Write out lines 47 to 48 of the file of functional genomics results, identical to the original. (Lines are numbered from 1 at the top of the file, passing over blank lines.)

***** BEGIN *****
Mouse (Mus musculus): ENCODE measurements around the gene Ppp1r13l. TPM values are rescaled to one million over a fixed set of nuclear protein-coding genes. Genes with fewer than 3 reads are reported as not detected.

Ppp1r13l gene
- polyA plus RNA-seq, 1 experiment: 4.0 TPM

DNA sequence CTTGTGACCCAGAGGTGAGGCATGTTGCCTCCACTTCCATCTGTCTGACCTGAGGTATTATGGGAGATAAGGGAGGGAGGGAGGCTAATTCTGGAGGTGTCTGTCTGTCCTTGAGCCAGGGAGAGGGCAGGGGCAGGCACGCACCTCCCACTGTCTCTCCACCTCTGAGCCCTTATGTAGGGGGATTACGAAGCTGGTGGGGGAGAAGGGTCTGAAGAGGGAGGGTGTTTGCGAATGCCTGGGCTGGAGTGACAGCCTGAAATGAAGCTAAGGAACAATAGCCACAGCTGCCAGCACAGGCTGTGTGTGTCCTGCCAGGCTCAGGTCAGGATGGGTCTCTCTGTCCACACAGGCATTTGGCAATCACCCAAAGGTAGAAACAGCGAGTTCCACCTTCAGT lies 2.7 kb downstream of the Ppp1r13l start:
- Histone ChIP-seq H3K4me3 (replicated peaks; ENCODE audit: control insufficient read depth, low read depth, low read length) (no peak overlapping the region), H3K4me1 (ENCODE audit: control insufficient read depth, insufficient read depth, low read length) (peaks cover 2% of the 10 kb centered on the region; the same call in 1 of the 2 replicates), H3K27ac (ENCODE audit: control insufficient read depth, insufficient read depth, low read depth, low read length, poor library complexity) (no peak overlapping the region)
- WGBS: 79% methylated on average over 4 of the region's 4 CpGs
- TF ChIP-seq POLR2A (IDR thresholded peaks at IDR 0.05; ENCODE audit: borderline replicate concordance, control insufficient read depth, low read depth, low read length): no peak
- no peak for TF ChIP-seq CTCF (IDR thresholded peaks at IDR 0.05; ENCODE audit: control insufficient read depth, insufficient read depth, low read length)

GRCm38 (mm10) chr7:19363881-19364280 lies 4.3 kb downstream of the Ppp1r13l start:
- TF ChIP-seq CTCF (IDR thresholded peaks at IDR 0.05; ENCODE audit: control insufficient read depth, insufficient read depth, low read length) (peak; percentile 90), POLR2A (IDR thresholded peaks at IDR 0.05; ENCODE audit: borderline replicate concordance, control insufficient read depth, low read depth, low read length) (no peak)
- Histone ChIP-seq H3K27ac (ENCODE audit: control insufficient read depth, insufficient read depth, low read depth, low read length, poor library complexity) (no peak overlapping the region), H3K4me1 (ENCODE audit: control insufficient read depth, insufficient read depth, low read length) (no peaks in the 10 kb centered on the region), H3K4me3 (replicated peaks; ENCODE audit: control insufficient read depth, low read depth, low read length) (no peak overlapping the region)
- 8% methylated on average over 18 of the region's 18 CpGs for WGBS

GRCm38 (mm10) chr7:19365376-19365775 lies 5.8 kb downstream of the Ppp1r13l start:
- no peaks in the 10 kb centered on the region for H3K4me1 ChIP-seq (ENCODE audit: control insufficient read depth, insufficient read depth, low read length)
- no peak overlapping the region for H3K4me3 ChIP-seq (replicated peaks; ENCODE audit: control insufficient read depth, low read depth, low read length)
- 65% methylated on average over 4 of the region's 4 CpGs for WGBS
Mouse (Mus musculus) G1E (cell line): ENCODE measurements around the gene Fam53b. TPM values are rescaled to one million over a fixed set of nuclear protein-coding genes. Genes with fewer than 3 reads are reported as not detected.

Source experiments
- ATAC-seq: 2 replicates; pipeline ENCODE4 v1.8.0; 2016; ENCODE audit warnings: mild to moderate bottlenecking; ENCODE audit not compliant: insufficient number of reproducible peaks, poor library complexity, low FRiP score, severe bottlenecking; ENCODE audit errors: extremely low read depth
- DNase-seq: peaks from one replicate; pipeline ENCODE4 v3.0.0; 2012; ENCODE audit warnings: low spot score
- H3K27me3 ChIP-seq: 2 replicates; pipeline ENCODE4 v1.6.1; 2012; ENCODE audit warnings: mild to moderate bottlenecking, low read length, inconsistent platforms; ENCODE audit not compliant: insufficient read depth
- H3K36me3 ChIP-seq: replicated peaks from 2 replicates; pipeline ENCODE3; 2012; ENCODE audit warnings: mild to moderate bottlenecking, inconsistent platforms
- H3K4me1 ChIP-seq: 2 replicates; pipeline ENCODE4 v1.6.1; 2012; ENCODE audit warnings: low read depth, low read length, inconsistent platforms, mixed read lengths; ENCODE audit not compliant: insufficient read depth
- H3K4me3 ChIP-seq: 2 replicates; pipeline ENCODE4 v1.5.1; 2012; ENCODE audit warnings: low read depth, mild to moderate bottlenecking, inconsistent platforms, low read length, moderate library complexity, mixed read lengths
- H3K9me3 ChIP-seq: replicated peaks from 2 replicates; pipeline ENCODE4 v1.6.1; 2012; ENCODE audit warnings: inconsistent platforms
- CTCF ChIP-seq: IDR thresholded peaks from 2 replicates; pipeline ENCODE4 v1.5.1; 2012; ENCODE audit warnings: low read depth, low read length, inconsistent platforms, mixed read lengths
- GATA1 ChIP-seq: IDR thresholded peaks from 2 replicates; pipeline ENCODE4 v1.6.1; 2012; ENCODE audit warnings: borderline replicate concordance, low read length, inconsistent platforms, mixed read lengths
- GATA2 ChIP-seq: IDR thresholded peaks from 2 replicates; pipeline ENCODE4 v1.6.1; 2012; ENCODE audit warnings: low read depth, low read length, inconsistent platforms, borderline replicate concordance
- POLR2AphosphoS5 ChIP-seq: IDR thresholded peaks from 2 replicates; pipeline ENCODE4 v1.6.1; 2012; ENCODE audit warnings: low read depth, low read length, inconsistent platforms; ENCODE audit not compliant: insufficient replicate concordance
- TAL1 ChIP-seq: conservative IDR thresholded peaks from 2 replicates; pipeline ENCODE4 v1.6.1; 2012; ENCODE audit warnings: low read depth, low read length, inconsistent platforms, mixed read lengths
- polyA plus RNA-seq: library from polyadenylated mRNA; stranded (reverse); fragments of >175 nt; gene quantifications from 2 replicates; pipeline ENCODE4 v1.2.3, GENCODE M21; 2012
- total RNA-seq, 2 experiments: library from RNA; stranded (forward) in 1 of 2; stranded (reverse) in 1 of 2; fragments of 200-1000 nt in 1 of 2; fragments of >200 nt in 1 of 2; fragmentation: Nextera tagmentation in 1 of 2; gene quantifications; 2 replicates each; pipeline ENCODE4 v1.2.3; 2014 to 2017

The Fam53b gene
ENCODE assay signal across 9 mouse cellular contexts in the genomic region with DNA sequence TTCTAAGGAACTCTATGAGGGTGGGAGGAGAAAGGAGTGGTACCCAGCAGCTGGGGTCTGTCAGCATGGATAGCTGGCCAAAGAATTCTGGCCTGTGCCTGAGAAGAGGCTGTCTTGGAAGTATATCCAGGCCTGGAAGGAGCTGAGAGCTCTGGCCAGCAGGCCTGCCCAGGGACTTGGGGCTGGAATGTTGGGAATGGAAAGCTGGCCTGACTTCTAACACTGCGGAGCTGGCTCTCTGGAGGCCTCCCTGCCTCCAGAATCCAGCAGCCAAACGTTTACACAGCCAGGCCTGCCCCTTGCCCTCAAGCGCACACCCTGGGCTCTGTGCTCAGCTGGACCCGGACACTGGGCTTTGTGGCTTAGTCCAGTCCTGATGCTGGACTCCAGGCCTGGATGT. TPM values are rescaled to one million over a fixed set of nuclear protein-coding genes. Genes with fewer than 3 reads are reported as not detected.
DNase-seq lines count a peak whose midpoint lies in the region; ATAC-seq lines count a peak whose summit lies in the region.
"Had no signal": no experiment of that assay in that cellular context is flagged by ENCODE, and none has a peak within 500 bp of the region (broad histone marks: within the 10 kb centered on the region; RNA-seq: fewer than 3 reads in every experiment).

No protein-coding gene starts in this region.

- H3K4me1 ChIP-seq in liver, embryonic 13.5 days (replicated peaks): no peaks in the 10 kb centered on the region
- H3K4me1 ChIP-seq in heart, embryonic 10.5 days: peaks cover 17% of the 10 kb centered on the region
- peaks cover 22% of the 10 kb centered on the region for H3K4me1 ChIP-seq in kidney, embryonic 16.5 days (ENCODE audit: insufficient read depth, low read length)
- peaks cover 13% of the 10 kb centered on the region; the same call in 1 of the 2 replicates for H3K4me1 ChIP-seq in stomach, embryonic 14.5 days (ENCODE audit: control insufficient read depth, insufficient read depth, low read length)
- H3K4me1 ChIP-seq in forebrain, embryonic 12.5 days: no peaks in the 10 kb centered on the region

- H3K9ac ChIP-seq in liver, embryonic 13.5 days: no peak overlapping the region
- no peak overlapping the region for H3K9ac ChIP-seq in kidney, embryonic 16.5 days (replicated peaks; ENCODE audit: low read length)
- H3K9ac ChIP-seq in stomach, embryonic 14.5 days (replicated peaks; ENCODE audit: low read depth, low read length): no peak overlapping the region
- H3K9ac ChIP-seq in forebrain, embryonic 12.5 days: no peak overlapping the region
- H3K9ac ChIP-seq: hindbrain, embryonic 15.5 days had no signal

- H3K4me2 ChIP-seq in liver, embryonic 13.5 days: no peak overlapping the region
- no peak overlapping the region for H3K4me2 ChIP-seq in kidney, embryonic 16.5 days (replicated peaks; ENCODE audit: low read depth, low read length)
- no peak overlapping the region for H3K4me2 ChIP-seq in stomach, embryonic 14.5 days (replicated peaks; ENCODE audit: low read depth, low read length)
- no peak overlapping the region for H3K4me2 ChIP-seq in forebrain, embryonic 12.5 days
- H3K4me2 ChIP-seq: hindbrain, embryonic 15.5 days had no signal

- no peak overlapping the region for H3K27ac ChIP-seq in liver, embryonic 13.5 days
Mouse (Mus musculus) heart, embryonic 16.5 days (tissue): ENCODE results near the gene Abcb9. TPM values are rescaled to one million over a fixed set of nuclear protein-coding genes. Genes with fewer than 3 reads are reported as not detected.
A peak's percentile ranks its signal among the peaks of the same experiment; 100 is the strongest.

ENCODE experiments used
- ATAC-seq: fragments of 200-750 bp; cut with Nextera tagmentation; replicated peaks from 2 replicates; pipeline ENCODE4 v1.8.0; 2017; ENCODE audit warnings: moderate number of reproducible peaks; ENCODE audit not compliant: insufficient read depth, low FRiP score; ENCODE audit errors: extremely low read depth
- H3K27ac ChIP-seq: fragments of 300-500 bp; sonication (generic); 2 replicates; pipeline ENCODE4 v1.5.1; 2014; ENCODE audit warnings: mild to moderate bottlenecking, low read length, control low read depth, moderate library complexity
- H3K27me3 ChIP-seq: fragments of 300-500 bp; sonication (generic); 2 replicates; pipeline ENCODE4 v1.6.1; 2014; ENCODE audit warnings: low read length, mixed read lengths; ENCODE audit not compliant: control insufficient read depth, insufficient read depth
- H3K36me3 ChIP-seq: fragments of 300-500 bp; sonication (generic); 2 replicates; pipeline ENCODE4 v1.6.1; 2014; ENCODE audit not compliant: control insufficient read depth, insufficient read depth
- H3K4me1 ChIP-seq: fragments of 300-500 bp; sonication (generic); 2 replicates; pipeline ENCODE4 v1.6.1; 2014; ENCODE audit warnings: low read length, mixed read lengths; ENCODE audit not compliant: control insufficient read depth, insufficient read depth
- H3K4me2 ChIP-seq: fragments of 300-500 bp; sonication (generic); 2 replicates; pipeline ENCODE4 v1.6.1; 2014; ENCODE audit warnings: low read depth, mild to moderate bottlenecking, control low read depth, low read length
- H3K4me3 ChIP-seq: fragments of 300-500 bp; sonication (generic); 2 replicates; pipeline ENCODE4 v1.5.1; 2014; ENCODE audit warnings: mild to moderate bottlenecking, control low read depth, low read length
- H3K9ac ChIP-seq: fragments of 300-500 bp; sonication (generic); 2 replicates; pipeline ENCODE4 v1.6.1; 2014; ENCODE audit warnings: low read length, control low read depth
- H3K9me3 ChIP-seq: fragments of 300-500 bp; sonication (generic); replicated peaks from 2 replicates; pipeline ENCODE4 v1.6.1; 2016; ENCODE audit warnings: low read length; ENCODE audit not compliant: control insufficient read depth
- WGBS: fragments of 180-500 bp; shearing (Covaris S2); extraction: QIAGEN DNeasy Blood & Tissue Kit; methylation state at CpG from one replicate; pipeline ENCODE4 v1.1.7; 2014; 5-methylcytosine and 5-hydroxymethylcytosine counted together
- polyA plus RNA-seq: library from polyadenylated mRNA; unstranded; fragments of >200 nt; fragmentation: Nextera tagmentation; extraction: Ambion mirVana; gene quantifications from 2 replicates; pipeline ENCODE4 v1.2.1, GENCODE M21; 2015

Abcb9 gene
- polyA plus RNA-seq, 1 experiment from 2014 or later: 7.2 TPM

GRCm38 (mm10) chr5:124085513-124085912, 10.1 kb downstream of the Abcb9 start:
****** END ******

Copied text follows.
- H3K9ac ChIP-seq: hindbrain, embryonic 15.5 days had no signal

- H3K4me2 ChIP-seq in liver, embryonic 13.5 days: no peak overlapping the region